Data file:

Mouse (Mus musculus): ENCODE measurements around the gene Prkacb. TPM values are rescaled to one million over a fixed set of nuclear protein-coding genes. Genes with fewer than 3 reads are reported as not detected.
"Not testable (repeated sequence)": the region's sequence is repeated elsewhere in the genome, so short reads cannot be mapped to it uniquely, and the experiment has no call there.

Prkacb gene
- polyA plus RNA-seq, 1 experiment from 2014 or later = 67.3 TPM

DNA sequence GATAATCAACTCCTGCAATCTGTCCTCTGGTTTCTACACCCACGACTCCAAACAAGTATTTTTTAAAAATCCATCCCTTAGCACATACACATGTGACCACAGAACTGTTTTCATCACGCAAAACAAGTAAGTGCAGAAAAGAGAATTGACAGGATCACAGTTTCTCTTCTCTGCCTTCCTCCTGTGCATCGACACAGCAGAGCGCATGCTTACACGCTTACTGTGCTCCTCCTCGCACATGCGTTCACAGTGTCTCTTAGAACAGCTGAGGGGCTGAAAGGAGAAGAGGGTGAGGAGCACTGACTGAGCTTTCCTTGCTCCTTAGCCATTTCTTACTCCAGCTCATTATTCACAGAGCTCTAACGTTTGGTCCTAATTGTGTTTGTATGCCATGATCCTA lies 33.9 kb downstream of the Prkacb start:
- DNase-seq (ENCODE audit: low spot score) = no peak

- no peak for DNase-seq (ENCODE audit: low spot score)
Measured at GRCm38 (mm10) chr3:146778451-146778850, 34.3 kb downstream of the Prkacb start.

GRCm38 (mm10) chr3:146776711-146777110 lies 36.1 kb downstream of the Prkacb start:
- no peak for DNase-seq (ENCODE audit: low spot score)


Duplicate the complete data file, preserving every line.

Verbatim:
Mouse (Mus musculus): ENCODE measurements around the gene Prkacb. TPM values are rescaled to one million over a fixed set of nuclear protein-coding genes. Genes with fewer than 3 reads are reported as not detected.
"Not testable (repeated sequence)": the region's sequence is repeated elsewhere in the genome, so short reads cannot be mapped to it uniquely, and the experiment has no call there.

Prkacb gene
- polyA plus RNA-seq, 1 experiment from 2014 or later = 67.3 TPM

DNA sequence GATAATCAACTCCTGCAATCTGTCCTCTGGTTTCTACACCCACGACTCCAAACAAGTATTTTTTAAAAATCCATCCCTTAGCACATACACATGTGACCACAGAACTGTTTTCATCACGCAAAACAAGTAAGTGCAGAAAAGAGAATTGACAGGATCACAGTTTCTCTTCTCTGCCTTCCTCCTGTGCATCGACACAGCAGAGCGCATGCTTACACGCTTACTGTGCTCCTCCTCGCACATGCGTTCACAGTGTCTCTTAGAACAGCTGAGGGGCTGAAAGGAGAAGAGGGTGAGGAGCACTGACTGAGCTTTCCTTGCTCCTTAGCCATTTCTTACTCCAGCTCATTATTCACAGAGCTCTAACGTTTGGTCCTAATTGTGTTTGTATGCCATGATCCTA lies 33.9 kb downstream of the Prkacb start:
- DNase-seq (ENCODE audit: low spot score) = no peak

- no peak for DNase-seq (ENCODE audit: low spot score)
Measured at GRCm38 (mm10) chr3:146778451-146778850, 34.3 kb downstream of the Prkacb start.

GRCm38 (mm10) chr3:146776711-146777110 lies 36.1 kb downstream of the Prkacb start:
- no peak for DNase-seq (ENCODE audit: low spot score)